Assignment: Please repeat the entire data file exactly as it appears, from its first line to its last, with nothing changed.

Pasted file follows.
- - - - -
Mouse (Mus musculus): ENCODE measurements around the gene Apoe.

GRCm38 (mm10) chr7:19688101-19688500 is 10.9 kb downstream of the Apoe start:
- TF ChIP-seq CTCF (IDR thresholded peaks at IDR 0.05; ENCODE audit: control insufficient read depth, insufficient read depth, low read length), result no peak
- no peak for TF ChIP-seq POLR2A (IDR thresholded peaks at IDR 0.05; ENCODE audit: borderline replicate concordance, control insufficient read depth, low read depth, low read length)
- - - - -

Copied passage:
Mouse (Mus musculus): ENCODE measurements around the gene Apoe.

GRCm38 (mm10) chr7:19688101-19688500 is 10.9 kb downstream of the Apoe start:
- TF ChIP-seq CTCF (IDR thresholded peaks at IDR 0.05; ENCODE audit: control insufficient read depth, insufficient read depth, low read length), result no peak
- no peak for TF ChIP-seq POLR2A (IDR thresholded peaks at IDR 0.05; ENCODE audit: borderline replicate concordance, control insufficient read depth, low read depth, low read length)